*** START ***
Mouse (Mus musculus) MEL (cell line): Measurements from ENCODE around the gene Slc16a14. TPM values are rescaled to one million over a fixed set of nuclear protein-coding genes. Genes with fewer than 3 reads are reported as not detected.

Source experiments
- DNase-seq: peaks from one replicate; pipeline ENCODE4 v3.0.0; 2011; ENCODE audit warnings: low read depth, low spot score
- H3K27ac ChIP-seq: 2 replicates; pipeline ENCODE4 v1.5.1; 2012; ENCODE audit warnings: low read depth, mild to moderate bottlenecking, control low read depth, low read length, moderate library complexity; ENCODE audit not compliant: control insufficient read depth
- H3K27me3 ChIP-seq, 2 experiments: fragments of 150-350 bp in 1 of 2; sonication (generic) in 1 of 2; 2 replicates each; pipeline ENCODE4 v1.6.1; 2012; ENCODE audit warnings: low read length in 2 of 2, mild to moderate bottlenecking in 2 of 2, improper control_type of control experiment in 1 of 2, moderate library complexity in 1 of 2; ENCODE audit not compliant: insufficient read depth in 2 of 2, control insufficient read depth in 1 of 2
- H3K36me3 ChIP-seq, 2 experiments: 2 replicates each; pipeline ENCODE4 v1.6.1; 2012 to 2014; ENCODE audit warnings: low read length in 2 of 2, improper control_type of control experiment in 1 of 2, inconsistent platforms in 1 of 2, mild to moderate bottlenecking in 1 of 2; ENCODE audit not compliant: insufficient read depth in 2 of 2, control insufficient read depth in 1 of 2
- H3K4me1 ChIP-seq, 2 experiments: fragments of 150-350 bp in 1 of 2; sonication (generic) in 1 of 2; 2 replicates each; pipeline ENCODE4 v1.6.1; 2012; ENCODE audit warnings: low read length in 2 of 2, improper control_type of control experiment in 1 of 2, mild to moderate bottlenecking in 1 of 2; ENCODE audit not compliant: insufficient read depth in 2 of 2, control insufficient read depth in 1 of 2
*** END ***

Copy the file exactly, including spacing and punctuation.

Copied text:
Mouse (Mus musculus) MEL (cell line): Measurements from ENCODE around the gene Slc16a14. TPM values are rescaled to one million over a fixed set of nuclear protein-coding genes. Genes with fewer than 3 reads are reported as not detected.

Source experiments
- DNase-seq: peaks from one replicate; pipeline ENCODE4 v3.0.0; 2011; ENCODE audit warnings: low read depth, low spot score
- H3K27ac ChIP-seq: 2 replicates; pipeline ENCODE4 v1.5.1; 2012; ENCODE audit warnings: low read depth, mild to moderate bottlenecking, control low read depth, low read length, moderate library complexity; ENCODE audit not compliant: control insufficient read depth
- H3K27me3 ChIP-seq, 2 experiments: fragments of 150-350 bp in 1 of 2; sonication (generic) in 1 of 2; 2 replicates each; pipeline ENCODE4 v1.6.1; 2012; ENCODE audit warnings: low read length in 2 of 2, mild to moderate bottlenecking in 2 of 2, improper control_type of control experiment in 1 of 2, moderate library complexity in 1 of 2; ENCODE audit not compliant: insufficient read depth in 2 of 2, control insufficient read depth in 1 of 2
- H3K36me3 ChIP-seq, 2 experiments: 2 replicates each; pipeline ENCODE4 v1.6.1; 2012 to 2014; ENCODE audit warnings: low read length in 2 of 2, improper control_type of control experiment in 1 of 2, inconsistent platforms in 1 of 2, mild to moderate bottlenecking in 1 of 2; ENCODE audit not compliant: insufficient read depth in 2 of 2, control insufficient read depth in 1 of 2
- H3K4me1 ChIP-seq, 2 experiments: fragments of 150-350 bp in 1 of 2; sonication (generic) in 1 of 2; 2 replicates each; pipeline ENCODE4 v1.6.1; 2012; ENCODE audit warnings: low read length in 2 of 2, improper control_type of control experiment in 1 of 2, mild to moderate bottlenecking in 1 of 2; ENCODE audit not compliant: insufficient read depth in 2 of 2, control insufficient read depth in 1 of 2